Different Tests To Detect Mesothelioma Cancer

Imaging tests

Imaging tests use x-rays, radioactive particles, or magnetic fields to create pictures of the organs inside your body. Imaging tests may be done for a number of reasons to help find a suspicious area that might be cancerous or to learn how far cancer may have spread. It helps to determine if the treatment has been effective.

Chest x-ray

Chest X-ray is often the first test done if someone has symptoms such as a constant cough or shortness of breath. It may show an abnormal thickening of the pleura, calcium deposits on the pleura, fluids between the lungs and the chest wall, or changes in the lungs themselves as a result of asbestos exposure.

Computed tomography (CT) scan

CT scans are often used to help assess the likelihood that Mesothelioma is present. It helps to determine the exact location of the cancer. They can also help to check the cancer stage and determine how far the disease is spread. It can also help to determine performing surgery might be a treatment option.

Positron emission tomography (PET) scan

For a PET scan, person receives an injection of glucose (a form of sugar) that contains a radioactive atom. The amount of radioactivity used is very low. Cancer cells in the body grow quickly so they absorb large amounts of the radioactive sugar. A special camera can then be used to create a picture of areas of radioactivity in the body. The picture is not detailed like a CT or MRI scans.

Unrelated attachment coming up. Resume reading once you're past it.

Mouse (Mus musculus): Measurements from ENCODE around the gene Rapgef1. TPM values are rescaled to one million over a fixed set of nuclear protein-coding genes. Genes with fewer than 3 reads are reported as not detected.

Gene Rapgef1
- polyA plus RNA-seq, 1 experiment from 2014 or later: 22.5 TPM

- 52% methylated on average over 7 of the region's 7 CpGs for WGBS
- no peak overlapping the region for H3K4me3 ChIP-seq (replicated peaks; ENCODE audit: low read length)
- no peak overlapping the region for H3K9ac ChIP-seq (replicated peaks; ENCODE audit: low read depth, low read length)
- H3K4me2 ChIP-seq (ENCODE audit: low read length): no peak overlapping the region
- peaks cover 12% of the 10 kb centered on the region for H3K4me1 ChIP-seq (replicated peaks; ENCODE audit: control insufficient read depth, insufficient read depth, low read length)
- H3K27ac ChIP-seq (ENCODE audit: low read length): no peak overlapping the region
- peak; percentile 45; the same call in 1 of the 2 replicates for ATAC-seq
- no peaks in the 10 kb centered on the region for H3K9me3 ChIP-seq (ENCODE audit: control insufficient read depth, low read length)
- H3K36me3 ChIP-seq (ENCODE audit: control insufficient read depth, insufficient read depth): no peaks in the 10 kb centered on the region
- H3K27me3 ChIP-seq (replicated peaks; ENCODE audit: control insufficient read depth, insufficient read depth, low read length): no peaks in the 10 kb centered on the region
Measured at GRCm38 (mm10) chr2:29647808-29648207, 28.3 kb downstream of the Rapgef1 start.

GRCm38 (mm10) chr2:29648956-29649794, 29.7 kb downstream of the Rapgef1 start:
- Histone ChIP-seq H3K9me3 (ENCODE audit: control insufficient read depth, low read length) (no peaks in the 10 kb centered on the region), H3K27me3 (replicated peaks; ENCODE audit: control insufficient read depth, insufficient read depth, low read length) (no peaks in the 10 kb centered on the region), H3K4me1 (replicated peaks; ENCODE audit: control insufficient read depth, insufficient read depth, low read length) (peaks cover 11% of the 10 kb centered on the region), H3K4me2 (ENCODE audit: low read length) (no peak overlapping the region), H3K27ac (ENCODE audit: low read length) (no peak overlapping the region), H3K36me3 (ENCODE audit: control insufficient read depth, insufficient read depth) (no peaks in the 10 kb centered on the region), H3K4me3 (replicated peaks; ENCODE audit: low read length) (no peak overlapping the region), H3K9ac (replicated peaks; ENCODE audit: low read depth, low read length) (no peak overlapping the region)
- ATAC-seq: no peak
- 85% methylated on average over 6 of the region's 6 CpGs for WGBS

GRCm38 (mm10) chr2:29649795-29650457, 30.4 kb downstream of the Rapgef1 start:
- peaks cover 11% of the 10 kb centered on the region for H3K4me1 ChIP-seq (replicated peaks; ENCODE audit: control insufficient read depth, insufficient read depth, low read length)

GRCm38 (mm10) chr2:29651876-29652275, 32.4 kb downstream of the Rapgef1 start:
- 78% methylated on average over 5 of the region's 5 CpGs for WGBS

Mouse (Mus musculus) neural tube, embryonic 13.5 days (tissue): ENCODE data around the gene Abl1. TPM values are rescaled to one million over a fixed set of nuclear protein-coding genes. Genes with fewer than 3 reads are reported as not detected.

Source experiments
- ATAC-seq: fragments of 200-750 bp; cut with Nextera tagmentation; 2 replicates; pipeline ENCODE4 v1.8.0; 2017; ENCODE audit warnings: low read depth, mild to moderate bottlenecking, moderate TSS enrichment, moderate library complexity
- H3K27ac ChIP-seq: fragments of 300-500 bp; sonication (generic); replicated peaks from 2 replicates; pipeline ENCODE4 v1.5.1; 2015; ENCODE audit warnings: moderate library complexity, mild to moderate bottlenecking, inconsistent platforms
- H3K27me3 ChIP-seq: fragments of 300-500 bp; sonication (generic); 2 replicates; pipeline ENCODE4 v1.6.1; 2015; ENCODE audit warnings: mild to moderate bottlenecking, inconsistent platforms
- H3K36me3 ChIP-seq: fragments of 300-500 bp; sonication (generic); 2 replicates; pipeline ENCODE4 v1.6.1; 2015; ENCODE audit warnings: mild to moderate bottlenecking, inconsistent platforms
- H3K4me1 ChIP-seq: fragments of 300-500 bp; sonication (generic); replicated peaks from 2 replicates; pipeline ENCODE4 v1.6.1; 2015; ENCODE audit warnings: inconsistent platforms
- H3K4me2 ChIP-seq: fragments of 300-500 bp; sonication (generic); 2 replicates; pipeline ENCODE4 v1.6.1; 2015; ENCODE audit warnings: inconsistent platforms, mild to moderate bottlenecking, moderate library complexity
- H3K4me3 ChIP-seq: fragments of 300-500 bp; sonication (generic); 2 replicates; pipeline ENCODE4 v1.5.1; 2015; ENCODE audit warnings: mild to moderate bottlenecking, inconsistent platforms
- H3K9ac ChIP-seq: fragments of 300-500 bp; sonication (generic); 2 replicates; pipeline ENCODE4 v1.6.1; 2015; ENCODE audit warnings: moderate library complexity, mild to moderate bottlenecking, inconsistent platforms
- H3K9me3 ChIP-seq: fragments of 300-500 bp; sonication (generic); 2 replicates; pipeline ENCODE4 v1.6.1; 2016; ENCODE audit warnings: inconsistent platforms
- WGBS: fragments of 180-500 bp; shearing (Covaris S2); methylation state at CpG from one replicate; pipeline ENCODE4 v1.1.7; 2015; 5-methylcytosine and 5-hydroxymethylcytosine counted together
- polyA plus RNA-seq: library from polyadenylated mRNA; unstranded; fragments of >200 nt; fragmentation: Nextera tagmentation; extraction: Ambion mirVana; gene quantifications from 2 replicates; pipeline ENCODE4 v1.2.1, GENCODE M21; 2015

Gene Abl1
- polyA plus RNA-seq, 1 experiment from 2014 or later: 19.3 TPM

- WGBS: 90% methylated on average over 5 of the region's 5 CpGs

Magnetic resonance imaging (MRI) scans

Like CT scans, MRI scans provides detail images of soft tissues in the body. But MRI scans use radio waves and strong magnets instead of x-rays. The energy from the radio waves is absorbed and then released in a pattern formed by the type of body tissue and certain diseases. A computer translates the pattern into detailed images of parts of the body. A contrast material called gadolinium is often injected into a vein before the scan to better see details.

Blood tests

Blood levels of certain substances are often elevated in people with Mesothelioma.

Tests of fluid and tissue samples

A person's symptoms, the results of tests, imaging tests, or blood tests may strongly suggest that Mesothelioma is present. The actual diagnosis is made by removing cells from an abnormal area and looking at them under a microscope.

Surgical biopsy

In some cases, more invasive procedures may be needed to get a large enough tissue sample to make a diagnosis. Surgery, either a thoracotomy (which opens the chest cavity) or a laparotomy (which opens the abdominal cavity) allows the surgeon to removes a larger sample of tumor or sometimes the entire tumor.

Bronchoscope biopsy

For pleural Mesothelioma, the doctor may also do a bronchoscopy. The doctor passes a long, thin, flexible, fiber-optic tube called a bronchoscope down the throat to look at the lining of the lungs. You will be sedated for this. If a tumor is found, the doctor can take a small sample of the tumor through the tube.

Above mentioned are the different types of tests that can be done to help diagnose mesothelioma cancer.

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